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KEEP CHILDREN LEARNING THIS SUMMER

It's important to keep your children's brains engaged this summer and not just let them veg in front of the TV. Here are a few ideas.

Neely Lovett (right), a teacher at Hephzibah High School, gathers his campers around before they play football. Mr. Lovett holds a summer camp, Positive Boys Positive Men, at T.W. Josey High School's gym. The sports camp, for ages 8 to 15, also teaches life skills, discipline and respect.  Annette M. Drowlette/Staff
Annette M. Drowlette/Staff
Neely Lovett (right), a teacher at Hephzibah High School, gathers his campers around before they play football. Mr. Lovett holds a summer camp, Positive Boys Positive Men, at T.W. Josey High School's gym. The sports camp, for ages 8 to 15, also teaches life skills, discipline and respect.

BUILD: Have them build a kite, a birdhouse, a boat or even a Lego structure. Building accesses spatial temporal reasoning and improves fine motor skills. Most kids get absorbed in the process of creation.

COOK: Have kids help in the kitchen or become chefs for the day. Cooking uses reading skills, math skills and basic judgment. The finished product will produce pride and self-confidence. It also gives the parent a mini-vacation.

CHESS AND SCRABBLE: Chess accesses math and sequencing skills. It is an excellent way of keeping your child's mind active and quick. Many public libraries have chess clubs. Scrabble is an excellent way of building your child's vocabulary and perfecting dictionary skills. You can also compete with your child to keep skills agile.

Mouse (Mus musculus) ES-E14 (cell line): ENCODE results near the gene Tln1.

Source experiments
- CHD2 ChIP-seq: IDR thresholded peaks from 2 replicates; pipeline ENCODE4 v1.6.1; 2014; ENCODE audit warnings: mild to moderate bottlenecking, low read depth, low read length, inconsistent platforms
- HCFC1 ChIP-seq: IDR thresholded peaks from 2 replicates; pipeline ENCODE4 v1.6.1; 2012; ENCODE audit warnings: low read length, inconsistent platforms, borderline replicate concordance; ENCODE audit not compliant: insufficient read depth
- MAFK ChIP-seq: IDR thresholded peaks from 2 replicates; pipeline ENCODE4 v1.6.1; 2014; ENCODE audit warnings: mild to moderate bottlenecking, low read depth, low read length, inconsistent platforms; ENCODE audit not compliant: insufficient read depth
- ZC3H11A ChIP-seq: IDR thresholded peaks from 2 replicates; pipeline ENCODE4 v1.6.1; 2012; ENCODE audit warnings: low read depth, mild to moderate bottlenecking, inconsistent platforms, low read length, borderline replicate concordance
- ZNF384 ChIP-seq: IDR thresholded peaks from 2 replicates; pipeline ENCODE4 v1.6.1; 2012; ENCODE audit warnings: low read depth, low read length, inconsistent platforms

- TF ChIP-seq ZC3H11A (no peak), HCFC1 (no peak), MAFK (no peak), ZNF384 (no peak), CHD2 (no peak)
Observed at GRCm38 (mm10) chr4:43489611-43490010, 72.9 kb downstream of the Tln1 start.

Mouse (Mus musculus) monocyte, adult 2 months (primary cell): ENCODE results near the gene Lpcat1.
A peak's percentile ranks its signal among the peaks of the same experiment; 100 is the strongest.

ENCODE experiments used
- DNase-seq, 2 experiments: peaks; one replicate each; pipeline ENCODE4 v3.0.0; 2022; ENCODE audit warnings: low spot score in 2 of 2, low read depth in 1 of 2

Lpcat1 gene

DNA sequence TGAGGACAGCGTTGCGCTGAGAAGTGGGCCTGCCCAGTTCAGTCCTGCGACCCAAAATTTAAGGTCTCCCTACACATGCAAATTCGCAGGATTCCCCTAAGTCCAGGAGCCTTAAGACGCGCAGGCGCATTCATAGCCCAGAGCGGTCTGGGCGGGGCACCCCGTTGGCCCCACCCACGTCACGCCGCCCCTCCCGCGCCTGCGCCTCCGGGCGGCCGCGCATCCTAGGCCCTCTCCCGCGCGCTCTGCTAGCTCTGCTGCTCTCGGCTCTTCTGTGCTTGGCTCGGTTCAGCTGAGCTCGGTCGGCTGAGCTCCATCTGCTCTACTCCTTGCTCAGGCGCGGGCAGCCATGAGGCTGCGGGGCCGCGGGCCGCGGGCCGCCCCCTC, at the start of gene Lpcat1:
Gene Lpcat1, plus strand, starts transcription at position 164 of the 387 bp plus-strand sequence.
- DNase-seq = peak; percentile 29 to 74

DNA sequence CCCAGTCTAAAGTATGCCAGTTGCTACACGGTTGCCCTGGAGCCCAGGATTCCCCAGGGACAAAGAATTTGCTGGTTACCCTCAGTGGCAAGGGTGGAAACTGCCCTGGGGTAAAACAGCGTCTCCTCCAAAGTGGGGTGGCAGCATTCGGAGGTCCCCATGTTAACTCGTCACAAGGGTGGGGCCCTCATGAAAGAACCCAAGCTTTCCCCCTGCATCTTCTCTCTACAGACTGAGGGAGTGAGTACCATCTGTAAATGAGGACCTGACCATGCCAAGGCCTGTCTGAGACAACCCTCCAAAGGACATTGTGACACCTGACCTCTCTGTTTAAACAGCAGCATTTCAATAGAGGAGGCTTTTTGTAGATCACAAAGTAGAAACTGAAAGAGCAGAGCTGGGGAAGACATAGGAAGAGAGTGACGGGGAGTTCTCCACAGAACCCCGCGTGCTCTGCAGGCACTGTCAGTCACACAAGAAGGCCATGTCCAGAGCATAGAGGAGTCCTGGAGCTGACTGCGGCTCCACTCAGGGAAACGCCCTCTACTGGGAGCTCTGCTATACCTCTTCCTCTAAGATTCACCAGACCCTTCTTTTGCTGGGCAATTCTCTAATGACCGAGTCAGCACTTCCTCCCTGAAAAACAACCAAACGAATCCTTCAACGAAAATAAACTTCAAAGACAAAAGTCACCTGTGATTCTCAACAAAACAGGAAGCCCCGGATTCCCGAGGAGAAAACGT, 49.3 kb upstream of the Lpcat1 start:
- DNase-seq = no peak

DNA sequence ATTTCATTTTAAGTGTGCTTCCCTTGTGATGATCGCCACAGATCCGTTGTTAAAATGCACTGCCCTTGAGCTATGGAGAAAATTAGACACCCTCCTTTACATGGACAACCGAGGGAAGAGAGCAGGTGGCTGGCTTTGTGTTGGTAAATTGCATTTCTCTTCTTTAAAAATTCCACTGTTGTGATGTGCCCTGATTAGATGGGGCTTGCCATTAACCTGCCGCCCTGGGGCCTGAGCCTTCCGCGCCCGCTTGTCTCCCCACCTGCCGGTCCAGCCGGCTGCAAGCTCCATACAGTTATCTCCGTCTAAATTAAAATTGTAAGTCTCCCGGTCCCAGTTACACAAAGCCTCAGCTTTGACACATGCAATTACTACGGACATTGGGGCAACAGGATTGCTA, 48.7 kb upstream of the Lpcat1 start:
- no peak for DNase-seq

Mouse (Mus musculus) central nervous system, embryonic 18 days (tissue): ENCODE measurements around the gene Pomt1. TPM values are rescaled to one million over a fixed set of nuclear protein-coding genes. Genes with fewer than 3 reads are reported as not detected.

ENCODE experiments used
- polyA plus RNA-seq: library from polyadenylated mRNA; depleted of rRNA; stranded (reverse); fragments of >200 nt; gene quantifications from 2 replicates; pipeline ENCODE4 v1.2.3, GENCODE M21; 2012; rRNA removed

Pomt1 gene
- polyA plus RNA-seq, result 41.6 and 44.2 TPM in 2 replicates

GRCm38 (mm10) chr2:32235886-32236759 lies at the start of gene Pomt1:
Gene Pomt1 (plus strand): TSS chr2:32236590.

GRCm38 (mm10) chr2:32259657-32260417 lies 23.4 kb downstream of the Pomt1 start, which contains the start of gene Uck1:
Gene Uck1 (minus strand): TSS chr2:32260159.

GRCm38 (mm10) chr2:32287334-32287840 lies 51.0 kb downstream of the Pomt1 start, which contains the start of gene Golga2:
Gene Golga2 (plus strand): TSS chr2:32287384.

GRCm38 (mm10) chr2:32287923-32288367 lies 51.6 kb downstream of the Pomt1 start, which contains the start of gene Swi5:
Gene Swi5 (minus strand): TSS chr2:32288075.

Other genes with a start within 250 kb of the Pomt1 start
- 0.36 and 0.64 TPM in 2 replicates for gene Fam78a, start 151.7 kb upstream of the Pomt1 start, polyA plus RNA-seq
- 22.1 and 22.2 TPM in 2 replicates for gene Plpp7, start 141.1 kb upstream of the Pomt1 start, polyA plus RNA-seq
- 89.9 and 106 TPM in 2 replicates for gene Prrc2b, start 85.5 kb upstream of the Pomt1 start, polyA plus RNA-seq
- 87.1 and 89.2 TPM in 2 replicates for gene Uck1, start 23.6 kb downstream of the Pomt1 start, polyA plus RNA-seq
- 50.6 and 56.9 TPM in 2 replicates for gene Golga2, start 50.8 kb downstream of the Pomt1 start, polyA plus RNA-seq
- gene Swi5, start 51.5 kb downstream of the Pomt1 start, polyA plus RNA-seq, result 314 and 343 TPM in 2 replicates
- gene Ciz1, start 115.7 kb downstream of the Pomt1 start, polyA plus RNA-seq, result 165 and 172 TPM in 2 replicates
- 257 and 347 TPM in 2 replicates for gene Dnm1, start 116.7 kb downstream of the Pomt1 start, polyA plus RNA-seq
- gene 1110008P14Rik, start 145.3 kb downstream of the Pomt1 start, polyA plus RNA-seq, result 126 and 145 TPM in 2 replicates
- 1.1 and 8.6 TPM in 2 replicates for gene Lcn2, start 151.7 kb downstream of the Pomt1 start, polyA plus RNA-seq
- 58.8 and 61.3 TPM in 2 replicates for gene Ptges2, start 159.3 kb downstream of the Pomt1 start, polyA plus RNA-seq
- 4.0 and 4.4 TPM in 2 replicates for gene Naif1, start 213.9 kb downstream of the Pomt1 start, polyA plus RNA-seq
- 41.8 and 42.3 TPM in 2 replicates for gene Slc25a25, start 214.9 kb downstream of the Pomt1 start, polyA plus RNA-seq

ART: Summer art projects can be great for keeping your kids busy. Get them outside and have them work on landscape paintings or drawings. Or have them work on a found art project. Looking for components for their project can become a treasure hunt. The art supplies you provide can be minimal. The point is to give them ideas.

WRITE: Activate your child's storytelling abilities by reading a portion of a story and having the child finish the story in his or her own words. Younger children also can illustrate their stories. Writing flexes the entire brain and is beneficial for a child's development and success in school.

TAKE A TOUR: Taking tours can be fun and educational for you and your children. Contact your local newspaper or TV station and ask about arranging a tour. Learn about the inner workings of the media industry. Go to a museum or visit an art exhibit to see how art imitates life. Take a trip to the zoo.

Source: Vielka McFarlane, CEO and Founder of Celerity Educational Group



AROUND TOWN

FRIDAY

CHARLOTTE'S WEB: 6:30 p.m. gates open, movie at dusk; Georgia Golf Hall of Fame's Botanical Gardens, 1 11th St.; $1 admission, benefits the Medical College of Georgia Children's Medical Center; part of Movies Under the Stars series; (706) 721-4004, www.mcghealth.org/kids

FRIDAY DANCE: 8:30-11 p.m. Fridays; Ballroom Dance Center, 525 Grand Slam Drive, Evans; dance to swing, salsa, waltz, tango, shag and foxtrot; free lesson at 8:30 p.m.; $5; (706) 854-8888, www.theballroomdance center.com

NIPPLES TO THE WIND: 8 p.m. Fridays and Saturdays, 2 p.m. Sundays, through July 1; The Imperial Theatre, 745 Broad St.; $35; imperialtheatre.com

SATURDAY

ORLEANS, POCO, FIREFALL: Hot Southern Night, Saturday, 7 p.m., Lake Olmstead Stadium, 78 Milledge Road; $18; (803) 278-4849

APPRECIATION DAY: 4-8 p.m., Public Safety Appreciation Day for public safety officials and their families; Lookaway Hall courtyard, 804 Carolina Ave., North Augusta; free; (803) 279-2323

FATHER AND SON BREAKFAST: 9 a.m., Hammond Grove Power Word Ministry, 590 Hemlock Drive, North Augusta; speaker will be the Rev. James Strowbridge; (803) 279-1493

TERRY & JORDAN: 8:30 p.m., Pat's Martini Bar, 201 Richland Ave., Aiken; (803) 648-1028


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